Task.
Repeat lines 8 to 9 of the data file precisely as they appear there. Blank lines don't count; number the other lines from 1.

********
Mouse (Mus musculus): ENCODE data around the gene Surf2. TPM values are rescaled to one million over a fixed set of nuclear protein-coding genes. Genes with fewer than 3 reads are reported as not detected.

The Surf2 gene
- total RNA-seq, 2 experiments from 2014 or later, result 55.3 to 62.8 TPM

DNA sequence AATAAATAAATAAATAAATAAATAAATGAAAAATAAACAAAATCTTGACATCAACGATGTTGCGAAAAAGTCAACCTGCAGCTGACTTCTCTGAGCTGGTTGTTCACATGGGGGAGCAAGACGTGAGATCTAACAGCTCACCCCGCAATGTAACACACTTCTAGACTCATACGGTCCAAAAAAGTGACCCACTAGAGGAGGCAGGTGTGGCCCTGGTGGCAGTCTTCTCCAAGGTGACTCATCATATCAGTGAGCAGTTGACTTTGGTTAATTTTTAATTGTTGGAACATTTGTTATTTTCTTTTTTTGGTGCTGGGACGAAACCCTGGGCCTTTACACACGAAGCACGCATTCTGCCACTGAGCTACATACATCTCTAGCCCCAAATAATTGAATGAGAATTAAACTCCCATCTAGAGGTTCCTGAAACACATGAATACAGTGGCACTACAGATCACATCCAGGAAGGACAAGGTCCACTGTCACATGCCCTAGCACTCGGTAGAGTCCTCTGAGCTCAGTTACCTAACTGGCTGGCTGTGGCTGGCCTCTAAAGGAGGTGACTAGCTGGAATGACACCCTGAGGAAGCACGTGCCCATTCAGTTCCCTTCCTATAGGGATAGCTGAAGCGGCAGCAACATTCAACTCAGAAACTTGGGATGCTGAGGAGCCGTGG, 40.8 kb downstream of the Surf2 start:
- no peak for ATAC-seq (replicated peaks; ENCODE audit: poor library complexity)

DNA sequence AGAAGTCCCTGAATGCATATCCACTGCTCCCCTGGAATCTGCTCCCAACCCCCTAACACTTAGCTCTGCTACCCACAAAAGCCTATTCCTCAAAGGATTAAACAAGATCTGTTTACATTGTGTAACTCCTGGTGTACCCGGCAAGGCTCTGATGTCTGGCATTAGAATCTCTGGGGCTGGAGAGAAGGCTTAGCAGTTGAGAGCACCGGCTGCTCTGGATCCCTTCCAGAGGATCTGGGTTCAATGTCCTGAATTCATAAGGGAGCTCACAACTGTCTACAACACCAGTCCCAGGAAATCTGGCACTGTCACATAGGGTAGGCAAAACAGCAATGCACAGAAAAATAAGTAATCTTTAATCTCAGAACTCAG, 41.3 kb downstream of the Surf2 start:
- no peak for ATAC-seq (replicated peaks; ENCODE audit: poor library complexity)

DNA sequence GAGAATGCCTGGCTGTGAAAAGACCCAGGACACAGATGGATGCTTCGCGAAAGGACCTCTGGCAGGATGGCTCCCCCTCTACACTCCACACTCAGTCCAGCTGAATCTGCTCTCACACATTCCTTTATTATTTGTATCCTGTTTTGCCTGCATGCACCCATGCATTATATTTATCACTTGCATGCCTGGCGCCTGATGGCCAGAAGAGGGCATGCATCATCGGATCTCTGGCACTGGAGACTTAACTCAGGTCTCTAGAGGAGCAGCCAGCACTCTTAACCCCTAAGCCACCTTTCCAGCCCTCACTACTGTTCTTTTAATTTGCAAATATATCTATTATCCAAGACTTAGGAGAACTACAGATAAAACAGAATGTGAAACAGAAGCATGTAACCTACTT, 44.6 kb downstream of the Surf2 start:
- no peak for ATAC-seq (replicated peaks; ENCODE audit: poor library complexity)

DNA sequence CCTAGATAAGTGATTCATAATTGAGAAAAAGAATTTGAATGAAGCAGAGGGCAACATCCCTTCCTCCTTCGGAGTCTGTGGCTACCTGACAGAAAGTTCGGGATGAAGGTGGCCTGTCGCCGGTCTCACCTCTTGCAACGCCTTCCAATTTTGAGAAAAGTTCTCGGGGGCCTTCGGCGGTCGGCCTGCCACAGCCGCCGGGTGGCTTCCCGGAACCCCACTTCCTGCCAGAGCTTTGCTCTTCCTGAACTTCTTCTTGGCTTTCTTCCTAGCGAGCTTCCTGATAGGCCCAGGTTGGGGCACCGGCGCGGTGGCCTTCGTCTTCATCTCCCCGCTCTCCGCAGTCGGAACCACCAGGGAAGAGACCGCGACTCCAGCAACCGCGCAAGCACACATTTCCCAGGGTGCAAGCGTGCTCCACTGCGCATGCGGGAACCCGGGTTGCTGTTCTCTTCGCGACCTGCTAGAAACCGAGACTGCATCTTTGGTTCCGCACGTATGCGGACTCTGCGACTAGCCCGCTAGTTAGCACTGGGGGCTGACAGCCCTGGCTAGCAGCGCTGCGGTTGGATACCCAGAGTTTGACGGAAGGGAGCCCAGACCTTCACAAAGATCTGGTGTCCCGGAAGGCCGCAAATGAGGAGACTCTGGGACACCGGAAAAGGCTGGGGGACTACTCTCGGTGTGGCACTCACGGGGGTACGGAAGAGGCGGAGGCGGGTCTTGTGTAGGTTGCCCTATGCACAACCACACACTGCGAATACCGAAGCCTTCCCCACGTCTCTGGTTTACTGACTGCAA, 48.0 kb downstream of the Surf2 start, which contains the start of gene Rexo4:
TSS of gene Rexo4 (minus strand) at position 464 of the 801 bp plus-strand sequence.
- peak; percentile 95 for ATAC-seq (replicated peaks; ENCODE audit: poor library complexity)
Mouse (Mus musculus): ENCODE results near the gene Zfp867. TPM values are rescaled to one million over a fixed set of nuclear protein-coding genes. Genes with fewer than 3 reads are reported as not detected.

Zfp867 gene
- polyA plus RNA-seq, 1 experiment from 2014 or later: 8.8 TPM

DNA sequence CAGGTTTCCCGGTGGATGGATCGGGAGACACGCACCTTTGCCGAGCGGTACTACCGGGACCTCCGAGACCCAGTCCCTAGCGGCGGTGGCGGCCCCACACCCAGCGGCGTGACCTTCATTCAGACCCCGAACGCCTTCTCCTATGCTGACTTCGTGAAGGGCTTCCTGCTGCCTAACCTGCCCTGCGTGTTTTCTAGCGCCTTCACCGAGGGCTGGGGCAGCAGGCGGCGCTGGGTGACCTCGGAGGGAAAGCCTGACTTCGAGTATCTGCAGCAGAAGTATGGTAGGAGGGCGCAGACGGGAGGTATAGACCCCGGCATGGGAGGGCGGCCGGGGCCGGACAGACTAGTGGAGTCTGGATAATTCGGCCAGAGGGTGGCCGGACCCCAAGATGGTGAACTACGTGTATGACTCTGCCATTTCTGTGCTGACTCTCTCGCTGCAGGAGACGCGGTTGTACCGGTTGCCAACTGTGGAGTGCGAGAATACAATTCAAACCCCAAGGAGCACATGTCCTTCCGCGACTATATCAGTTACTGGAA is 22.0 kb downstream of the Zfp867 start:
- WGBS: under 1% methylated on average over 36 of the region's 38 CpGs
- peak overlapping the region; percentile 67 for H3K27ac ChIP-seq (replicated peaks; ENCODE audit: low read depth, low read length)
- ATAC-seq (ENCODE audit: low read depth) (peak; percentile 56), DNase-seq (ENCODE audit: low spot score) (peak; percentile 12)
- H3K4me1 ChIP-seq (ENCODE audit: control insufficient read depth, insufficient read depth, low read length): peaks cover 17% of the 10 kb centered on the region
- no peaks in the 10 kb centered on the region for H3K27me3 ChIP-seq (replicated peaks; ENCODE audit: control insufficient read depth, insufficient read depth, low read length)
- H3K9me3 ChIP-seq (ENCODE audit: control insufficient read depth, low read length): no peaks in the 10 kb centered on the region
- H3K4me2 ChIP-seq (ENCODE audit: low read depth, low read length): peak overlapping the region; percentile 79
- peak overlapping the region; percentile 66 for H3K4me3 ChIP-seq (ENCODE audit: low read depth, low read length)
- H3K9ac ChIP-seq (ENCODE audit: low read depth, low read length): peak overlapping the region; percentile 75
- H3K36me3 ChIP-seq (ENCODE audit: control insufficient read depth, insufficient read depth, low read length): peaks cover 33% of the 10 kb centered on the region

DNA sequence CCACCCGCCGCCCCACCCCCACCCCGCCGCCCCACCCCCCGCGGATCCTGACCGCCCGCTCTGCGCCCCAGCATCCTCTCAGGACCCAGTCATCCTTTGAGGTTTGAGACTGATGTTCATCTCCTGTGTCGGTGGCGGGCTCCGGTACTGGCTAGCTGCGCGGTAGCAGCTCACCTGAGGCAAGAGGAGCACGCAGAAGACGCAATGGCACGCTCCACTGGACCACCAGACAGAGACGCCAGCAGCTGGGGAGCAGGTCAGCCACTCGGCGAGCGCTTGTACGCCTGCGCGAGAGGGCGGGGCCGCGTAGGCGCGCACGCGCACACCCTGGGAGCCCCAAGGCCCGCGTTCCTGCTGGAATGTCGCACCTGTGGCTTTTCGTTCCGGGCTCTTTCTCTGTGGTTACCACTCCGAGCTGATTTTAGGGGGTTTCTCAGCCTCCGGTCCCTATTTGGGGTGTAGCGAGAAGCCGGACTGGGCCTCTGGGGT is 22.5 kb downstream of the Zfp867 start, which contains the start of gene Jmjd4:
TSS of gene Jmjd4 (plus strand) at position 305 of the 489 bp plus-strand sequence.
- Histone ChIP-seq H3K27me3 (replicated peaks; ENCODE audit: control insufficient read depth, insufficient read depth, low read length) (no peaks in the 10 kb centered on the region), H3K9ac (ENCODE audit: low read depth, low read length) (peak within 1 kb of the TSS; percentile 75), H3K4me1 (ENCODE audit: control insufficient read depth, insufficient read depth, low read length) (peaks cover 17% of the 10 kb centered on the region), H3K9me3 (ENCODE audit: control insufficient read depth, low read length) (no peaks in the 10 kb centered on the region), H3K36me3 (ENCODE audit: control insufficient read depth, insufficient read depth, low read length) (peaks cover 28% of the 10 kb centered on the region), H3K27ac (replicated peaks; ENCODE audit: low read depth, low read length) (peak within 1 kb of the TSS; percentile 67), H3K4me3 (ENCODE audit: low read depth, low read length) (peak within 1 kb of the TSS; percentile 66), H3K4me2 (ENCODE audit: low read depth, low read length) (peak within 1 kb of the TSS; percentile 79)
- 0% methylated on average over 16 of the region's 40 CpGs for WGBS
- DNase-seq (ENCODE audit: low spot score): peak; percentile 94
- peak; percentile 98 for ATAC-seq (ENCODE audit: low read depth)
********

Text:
DNA sequence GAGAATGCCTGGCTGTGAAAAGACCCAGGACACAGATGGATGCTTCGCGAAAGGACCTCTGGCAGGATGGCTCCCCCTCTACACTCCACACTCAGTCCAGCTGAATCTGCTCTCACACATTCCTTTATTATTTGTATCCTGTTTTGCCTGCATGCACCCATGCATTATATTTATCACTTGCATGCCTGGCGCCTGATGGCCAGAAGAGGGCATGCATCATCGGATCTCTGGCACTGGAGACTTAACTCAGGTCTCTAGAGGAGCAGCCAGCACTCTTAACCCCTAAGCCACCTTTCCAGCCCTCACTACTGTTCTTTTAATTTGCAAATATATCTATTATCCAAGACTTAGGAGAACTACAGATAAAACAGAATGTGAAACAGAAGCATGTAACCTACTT, 44.6 kb downstream of the Surf2 start:
- no peak for ATAC-seq (replicated peaks; ENCODE audit: poor library complexity)